Another two coincidences, this time of a completely different nature took place recently. Both were crimes of separate types, taking place within a few days of each other, in parks in my local area. They show how fragile the concept of safety and security in green spaces can be, and how long-lasting and devastating the effect a few minutes of madness can be. Persuading people to be more active and use parks more is difficult enough without these incidents, perceptions of security are easily shaken and some people are likely to avoid any sites which make them feel vulnerable or ill-at-ease.
The first incident took place in our local park, Fog Lane Park, Didsbury, Manchester when a young lady out jogging was viciously attacked by a white male in his thirties. The incident, which took place at 3.00 in the afternoon, could have been more serious if he hadn't been disturbed by passers-by. The park is reasonably well-used by dog-walkers, joggers, parents and children in the playground etc., but with the site being quite a large area visitors can be dispersed thinly, or concentrated mainly in the ‘honey-pot areas’ around the sports and play facilities, leaving large parts of the park isolated.
Like most local councils, Manchester has tried hard, despite huge budget cuts, to protect parks and promote their use. Until a few years ago this park had its own ranger and a ranger base, so the site felt supervised and safe. The park is in a generally affluent area not normally associated with anti-social behaviour problems apart from night-time economy, alcohol-related ones. It is difficult to calculate what effect this might have on the park's usage, but a week later a large group of gutsy residents staged a ‘run towards not away’ running event in the park at 3.00 pm in defiance of the crime. Let’s hope that the attacker is caught and shadow cast by this appalling attack soon fades and the park remains a place of fun, not fear.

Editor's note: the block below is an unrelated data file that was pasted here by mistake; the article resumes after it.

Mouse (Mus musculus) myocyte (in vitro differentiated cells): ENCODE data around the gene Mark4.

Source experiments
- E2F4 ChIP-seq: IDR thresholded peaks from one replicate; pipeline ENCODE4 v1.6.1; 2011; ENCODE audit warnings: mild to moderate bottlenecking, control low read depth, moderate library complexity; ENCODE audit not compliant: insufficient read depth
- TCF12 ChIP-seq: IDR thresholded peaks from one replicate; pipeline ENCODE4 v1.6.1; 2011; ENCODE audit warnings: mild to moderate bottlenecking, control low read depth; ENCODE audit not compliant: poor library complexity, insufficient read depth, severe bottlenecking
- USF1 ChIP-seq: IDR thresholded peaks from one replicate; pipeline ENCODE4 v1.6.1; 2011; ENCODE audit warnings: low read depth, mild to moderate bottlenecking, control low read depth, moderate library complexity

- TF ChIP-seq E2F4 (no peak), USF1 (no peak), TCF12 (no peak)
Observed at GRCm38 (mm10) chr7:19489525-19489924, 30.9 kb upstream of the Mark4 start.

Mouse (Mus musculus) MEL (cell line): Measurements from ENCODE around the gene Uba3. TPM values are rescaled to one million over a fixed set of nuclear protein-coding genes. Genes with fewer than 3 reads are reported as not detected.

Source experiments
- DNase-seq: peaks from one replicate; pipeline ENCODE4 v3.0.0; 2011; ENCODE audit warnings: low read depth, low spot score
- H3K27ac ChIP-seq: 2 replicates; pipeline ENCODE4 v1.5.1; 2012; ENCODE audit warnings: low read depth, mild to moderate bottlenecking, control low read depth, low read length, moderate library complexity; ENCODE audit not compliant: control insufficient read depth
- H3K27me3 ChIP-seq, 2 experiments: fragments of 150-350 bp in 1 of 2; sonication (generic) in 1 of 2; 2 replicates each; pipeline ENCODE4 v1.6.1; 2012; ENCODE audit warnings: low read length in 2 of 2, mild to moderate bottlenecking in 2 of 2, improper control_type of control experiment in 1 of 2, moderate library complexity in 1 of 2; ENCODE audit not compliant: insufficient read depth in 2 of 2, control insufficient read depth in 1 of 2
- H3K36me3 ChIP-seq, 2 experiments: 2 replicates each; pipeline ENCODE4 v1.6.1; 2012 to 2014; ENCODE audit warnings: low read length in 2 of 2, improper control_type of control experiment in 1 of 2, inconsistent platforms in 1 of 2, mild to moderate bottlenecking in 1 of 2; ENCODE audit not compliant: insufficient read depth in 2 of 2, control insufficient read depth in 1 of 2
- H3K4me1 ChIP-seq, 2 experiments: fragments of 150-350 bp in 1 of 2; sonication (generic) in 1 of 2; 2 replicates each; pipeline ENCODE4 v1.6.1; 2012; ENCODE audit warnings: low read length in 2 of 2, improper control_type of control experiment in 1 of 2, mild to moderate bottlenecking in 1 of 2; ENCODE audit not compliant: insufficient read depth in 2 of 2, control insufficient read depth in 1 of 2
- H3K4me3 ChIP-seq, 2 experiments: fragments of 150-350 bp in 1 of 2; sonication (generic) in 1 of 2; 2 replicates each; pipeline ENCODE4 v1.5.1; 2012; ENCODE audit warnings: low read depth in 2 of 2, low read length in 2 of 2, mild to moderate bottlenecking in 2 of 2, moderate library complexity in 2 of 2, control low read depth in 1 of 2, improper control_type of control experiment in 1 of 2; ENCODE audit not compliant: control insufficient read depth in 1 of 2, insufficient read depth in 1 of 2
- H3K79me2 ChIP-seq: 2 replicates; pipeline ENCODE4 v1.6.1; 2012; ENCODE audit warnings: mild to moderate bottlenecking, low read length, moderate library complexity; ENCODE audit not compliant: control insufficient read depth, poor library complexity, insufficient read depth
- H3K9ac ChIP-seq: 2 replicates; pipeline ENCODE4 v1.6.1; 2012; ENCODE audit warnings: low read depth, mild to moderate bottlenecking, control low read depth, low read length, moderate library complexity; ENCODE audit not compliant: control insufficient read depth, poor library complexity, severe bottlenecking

The second incident took place in Wythenshawe Park, and made the national news after police and fire services dealt with a fire at the Grade II*-listed Tudor timber-framed manor house on March 15, at around 3.30 am. Up to 50 fire-fighters were involved at the height of the blaze. Arson was suspected and it was reported that a local twenty-six year-old man, Jeremy Taylor, was charged, appeared the following day at Manchester Magistrates Court and was bailed to appear at Manchester Crown Court on Wednesday, April 20.
The damage to the building was extensive but apparently not devastating. Part of the building’s roof collapsed, timber beams were left exposed, charred or destroyed, with serious damage to the historic bell-tower and the withdrawing room. The make-safe and repair work is already underway.
The manor house partly dates from 1540, and has been altered and added to over time, partly re-built in the 1790s and enlarged and further altered in the 19th century. It is a timber frame and brick construction, with green slate roofs and many fine features. The hall had been a museum/art gallery, with a gradually diminishing collection until its closure in 2010.
It stood empty and uncared for until 2012 when The Friends of Wythenshawe Hall took it on, raising thousands of pounds and spending countless hours restoring the building
The hall is the central feature of a much-visited park which served a densely-populated area in south Manchester and Trafford, including me, family and friends. Maintaining such a historic building and large park, completely open to the public, with limited resources is always going to be problematic and risky. Heritage Lottery funding for the hall and park would be well-deserved, but there are many hoops to jump through over many years if Manchester City Council are required to follow the normal application process. I'm sure that the council teams dealing with this will do their best with the limited resources available, and we all hope this dreadful incident will be turned into a positive, with public attention being drawn to the call for the restoration of the hall and the need to halt the declining status of this outstanding building and its popular park.